China wants to ‘speed up’ its seizure of Taiwan, says US | worldnews



According to US Secretary of State Antony Blinken, Beijing is attempting to “speed up” the capture of the island, weakening the long-standing status quo that has prevented confrontation between the two countries over Taiwan.

Blinken said during an interview at Bloomberg’s headquarters in Washington on Wednesday that “what’s changed is this — a determination by the leadership in Beijing that the status quo was no longer acceptable, that they intended to speed up the process by which they would achieve reunification.”

In order to hasten reunification, Blinken added, “they also, I believe, took judgments about how they would achieve it, including applying greater pressure on Taiwan, coercion — making life unpleasant in a number of ways on Taiwan.”

The senior US diplomat’s most recent criticism of China over Taiwan builds on Blinken’s assertion from the previous week that China may annex Taiwan on a “far quicker timeframe” than previously believed. Given the focus on statements made by top US officials on the possibility of a potential Chinese invasion of Taiwan, such remarks generated a stir.

Blinken’s most recent complaint, which is a part of a larger verbal exchange between Washington and Beijing, was made just after China’s twice-decade Communist Party meeting, during which Xi Jinping strengthened his hold on power.

China and Taiwan play down the possibility of an invasion happening soon. China’s ambassador to the US, Qin Gang, said that claims Beijing had accelerated plans for a strike were “baseless” at a discussion with media in August. In February, representatives from Taipei said that the People’s Liberation Army still lacked the essential skills.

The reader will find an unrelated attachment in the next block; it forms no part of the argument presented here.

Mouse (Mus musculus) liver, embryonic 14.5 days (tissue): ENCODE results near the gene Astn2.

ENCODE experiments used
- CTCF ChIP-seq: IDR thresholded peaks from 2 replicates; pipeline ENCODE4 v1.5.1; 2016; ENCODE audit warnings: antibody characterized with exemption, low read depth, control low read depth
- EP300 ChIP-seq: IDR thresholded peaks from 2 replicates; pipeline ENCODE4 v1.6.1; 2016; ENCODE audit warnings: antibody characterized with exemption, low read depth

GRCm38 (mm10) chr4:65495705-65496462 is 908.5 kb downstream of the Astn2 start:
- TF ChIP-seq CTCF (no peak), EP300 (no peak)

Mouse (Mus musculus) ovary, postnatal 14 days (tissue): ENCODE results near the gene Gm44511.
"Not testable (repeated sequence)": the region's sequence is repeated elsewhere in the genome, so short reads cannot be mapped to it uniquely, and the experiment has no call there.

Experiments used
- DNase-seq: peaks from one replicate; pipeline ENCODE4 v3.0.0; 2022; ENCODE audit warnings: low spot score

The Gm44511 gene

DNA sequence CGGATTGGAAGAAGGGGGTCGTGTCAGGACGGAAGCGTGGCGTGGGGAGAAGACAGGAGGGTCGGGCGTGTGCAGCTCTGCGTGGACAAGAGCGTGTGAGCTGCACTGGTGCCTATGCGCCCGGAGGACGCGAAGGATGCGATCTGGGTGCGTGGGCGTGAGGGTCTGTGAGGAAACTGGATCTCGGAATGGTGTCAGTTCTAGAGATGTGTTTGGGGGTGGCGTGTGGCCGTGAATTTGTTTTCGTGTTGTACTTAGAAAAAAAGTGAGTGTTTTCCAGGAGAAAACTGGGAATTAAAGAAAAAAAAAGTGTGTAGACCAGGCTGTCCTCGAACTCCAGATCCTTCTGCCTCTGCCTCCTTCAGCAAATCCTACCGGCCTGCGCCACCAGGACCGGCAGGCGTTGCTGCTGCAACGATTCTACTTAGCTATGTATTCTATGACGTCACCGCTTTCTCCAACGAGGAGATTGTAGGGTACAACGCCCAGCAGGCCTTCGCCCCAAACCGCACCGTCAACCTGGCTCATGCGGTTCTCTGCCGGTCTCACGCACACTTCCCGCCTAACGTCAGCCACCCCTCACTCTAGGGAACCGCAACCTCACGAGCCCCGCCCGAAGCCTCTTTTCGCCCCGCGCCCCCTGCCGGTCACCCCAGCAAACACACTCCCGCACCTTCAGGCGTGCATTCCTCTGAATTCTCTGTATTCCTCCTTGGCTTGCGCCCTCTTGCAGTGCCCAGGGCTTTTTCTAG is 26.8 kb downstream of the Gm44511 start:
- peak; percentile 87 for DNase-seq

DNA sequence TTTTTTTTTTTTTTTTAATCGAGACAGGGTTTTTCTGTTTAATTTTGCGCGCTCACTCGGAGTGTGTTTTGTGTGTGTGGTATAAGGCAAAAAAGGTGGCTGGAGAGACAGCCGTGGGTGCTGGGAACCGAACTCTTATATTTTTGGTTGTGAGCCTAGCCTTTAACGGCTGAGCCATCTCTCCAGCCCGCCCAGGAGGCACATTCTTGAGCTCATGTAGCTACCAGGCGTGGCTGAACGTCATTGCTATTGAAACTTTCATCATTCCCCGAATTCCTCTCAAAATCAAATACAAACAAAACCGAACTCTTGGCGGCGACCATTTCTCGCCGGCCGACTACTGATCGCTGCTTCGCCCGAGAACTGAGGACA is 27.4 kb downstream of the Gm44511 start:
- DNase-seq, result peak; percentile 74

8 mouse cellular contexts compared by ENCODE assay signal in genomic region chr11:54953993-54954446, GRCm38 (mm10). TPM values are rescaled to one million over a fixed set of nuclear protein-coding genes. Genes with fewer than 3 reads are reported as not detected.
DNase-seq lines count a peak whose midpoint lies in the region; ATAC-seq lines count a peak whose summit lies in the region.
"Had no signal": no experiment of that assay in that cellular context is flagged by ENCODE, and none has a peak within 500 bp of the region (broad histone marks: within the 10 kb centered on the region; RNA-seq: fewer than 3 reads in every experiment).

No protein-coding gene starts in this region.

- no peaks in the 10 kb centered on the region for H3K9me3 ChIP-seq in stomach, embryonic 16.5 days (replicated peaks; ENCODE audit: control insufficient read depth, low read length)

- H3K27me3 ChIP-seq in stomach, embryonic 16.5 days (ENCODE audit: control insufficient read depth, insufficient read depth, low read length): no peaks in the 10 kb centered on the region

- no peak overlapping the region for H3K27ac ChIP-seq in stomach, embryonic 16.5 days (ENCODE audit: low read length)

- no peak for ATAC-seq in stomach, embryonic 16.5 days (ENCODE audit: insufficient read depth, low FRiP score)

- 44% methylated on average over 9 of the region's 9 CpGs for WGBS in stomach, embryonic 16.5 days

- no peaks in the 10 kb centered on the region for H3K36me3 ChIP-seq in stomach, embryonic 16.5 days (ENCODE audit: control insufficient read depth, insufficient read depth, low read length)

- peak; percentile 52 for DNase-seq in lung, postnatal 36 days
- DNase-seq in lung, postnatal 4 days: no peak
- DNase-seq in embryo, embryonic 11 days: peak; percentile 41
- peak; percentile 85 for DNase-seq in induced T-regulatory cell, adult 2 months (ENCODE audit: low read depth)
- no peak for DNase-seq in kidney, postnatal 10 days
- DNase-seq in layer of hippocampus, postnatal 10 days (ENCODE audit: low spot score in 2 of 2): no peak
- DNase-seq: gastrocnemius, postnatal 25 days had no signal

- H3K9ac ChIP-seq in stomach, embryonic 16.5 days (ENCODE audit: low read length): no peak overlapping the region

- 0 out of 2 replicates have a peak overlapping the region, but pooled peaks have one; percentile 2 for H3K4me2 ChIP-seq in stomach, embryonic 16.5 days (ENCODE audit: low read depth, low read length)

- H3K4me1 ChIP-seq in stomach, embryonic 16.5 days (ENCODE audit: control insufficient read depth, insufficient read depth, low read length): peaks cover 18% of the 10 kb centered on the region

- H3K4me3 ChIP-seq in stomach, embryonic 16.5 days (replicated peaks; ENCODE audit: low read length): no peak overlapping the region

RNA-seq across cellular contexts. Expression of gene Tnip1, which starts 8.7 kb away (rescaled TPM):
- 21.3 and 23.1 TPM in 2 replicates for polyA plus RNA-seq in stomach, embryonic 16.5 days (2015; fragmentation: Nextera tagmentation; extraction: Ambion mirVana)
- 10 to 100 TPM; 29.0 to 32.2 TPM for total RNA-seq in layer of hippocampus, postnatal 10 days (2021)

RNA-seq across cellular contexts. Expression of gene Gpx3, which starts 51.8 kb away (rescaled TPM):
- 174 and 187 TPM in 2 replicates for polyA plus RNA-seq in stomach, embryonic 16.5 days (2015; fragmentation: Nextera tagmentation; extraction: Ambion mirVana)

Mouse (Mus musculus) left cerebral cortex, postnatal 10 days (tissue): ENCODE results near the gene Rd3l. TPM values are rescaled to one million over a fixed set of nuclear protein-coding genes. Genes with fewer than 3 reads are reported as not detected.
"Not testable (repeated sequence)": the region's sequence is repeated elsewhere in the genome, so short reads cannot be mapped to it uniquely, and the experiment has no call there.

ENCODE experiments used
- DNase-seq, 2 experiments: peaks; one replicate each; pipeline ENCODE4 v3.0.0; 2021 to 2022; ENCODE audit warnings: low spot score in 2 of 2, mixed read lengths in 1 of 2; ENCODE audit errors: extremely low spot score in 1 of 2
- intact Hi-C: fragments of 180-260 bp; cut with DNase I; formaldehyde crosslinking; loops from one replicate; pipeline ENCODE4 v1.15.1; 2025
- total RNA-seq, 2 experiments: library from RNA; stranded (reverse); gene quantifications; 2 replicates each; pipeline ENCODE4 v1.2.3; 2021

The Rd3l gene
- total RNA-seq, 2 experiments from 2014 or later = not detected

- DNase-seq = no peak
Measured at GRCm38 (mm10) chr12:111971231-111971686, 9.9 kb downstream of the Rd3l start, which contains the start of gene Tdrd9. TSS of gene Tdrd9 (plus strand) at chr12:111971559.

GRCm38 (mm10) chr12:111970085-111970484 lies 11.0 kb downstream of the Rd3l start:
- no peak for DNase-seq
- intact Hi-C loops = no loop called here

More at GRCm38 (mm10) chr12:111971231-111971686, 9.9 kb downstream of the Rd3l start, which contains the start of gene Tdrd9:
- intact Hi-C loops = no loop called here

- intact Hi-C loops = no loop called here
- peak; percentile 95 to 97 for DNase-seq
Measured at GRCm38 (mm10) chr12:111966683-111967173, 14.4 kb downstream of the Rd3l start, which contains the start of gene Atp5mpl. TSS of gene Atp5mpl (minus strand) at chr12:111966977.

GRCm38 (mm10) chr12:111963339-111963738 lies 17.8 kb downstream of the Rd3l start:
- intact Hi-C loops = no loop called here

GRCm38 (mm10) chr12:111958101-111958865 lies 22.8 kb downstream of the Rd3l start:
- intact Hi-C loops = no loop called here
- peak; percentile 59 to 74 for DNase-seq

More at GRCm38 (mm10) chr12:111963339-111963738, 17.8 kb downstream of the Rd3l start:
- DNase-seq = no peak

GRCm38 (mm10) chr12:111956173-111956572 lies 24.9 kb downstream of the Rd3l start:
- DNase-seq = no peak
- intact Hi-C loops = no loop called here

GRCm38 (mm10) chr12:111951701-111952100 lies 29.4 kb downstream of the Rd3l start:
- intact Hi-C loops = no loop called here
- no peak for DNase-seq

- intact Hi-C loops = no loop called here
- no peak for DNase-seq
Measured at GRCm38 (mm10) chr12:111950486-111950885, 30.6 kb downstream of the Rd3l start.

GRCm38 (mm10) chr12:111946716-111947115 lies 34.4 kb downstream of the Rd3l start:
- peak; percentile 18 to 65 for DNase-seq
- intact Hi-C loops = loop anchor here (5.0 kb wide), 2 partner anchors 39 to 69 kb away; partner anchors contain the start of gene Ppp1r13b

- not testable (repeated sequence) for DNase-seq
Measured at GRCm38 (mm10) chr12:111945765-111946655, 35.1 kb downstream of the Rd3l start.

When questioned about Xi’s power play in Beijing, Blinken said that rather than attempting to change China’s internal dynamics, the US was concentrating on how to build the global order surrounding China by bolstering alliances with allies.

According to Blinken, China will make these decisions, and we have no power to change them. We won’t take any action to change the atmosphere at home. However, we have some control over the outside circumstances that actively shape China’s foreign policy.

A Chinese envoy underlined China’s goal to someday “reunify” Taiwan with the mainland on Wednesday.

During a regular news conference in Beijing, Ma Xiaoguang, a spokesperson for China’s Taiwan Affairs Office, said that “we are closer than ever in history—and we are more confident and capable than before—of completing national rejuvenation.” In the same way, we are now more confident and able than ever before to bring the whole country back together.

The greatest flashpoint and most potential area of confrontation between the US and China are still Taiwan. When House Speaker Nancy Pelosi disregarded Beijing’s warnings and visited the island in August, tensions over the island drastically increased.

The US sends the island, which China claims, billions of dollars worth of cutting-edge armaments. In contrast to his predecessors, President Joe Biden is now more clear about US intentions to defend the island in the event of a Chinese attack.

Everyone has a very strong stake in making it clear to all sides, starting with Beijing, that the world does not want to see any form of crisis concerning Taiwan or disruption and that these problems need to be resolved peacefully, according to Blinken.

In a broader sense, Blinken said that the US and China were now openly engaged in a race to influence world events, with Beijing opposing the US and promoting an “illiberal” global order.

“We don’t look for conflict. We do not want a new Cold-War. We’re not trying to contain or constrain China, Blinken said. But we’re as committed to defending our beliefs as our objectives. And once again, this supports the long-held conviction that these disputes must be addressed and concluded peacefully when it comes to Taiwan.

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